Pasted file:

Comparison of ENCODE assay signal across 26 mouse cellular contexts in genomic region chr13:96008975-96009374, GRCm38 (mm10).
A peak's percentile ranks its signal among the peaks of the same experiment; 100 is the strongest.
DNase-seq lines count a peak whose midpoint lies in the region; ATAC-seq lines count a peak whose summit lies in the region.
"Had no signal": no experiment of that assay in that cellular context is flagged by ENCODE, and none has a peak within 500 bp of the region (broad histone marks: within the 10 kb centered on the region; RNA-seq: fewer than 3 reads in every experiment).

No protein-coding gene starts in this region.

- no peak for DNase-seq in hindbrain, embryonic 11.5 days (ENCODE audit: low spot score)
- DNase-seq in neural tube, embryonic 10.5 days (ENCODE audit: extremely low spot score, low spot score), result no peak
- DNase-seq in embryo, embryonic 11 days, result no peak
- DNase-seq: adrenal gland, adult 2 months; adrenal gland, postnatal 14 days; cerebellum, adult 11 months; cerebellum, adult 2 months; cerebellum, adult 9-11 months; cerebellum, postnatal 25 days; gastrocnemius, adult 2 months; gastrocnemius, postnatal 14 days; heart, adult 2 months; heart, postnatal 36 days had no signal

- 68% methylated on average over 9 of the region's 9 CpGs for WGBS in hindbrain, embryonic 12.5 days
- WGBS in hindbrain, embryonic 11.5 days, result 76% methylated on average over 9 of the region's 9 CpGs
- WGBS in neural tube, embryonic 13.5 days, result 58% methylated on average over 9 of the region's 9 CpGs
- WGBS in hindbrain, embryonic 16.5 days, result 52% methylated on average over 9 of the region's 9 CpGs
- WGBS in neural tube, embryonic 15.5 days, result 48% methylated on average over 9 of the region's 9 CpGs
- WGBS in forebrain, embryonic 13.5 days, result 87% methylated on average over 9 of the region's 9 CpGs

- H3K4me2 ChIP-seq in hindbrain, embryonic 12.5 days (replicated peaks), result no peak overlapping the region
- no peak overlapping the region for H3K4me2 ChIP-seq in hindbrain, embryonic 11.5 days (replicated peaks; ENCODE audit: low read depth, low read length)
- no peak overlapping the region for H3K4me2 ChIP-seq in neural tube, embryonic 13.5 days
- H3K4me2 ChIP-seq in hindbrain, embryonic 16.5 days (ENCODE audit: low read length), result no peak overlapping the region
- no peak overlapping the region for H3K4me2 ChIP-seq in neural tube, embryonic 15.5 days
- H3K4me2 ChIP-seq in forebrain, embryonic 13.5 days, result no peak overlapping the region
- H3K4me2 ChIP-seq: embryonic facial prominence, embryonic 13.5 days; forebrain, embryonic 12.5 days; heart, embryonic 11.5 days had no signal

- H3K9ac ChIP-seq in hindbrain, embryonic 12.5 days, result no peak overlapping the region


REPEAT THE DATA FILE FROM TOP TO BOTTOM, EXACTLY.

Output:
Comparison of ENCODE assay signal across 26 mouse cellular contexts in genomic region chr13:96008975-96009374, GRCm38 (mm10).
A peak's percentile ranks its signal among the peaks of the same experiment; 100 is the strongest.
DNase-seq lines count a peak whose midpoint lies in the region; ATAC-seq lines count a peak whose summit lies in the region.
"Had no signal": no experiment of that assay in that cellular context is flagged by ENCODE, and none has a peak within 500 bp of the region (broad histone marks: within the 10 kb centered on the region; RNA-seq: fewer than 3 reads in every experiment).

No protein-coding gene starts in this region.

- no peak for DNase-seq in hindbrain, embryonic 11.5 days (ENCODE audit: low spot score)
- DNase-seq in neural tube, embryonic 10.5 days (ENCODE audit: extremely low spot score, low spot score), result no peak
- DNase-seq in embryo, embryonic 11 days, result no peak
- DNase-seq: adrenal gland, adult 2 months; adrenal gland, postnatal 14 days; cerebellum, adult 11 months; cerebellum, adult 2 months; cerebellum, adult 9-11 months; cerebellum, postnatal 25 days; gastrocnemius, adult 2 months; gastrocnemius, postnatal 14 days; heart, adult 2 months; heart, postnatal 36 days had no signal

- 68% methylated on average over 9 of the region's 9 CpGs for WGBS in hindbrain, embryonic 12.5 days
- WGBS in hindbrain, embryonic 11.5 days, result 76% methylated on average over 9 of the region's 9 CpGs
- WGBS in neural tube, embryonic 13.5 days, result 58% methylated on average over 9 of the region's 9 CpGs
- WGBS in hindbrain, embryonic 16.5 days, result 52% methylated on average over 9 of the region's 9 CpGs
- WGBS in neural tube, embryonic 15.5 days, result 48% methylated on average over 9 of the region's 9 CpGs
- WGBS in forebrain, embryonic 13.5 days, result 87% methylated on average over 9 of the region's 9 CpGs

- H3K4me2 ChIP-seq in hindbrain, embryonic 12.5 days (replicated peaks), result no peak overlapping the region
- no peak overlapping the region for H3K4me2 ChIP-seq in hindbrain, embryonic 11.5 days (replicated peaks; ENCODE audit: low read depth, low read length)
- no peak overlapping the region for H3K4me2 ChIP-seq in neural tube, embryonic 13.5 days
- H3K4me2 ChIP-seq in hindbrain, embryonic 16.5 days (ENCODE audit: low read length), result no peak overlapping the region
- no peak overlapping the region for H3K4me2 ChIP-seq in neural tube, embryonic 15.5 days
- H3K4me2 ChIP-seq in forebrain, embryonic 13.5 days, result no peak overlapping the region
- H3K4me2 ChIP-seq: embryonic facial prominence, embryonic 13.5 days; forebrain, embryonic 12.5 days; heart, embryonic 11.5 days had no signal

- H3K9ac ChIP-seq in hindbrain, embryonic 12.5 days, result no peak overlapping the region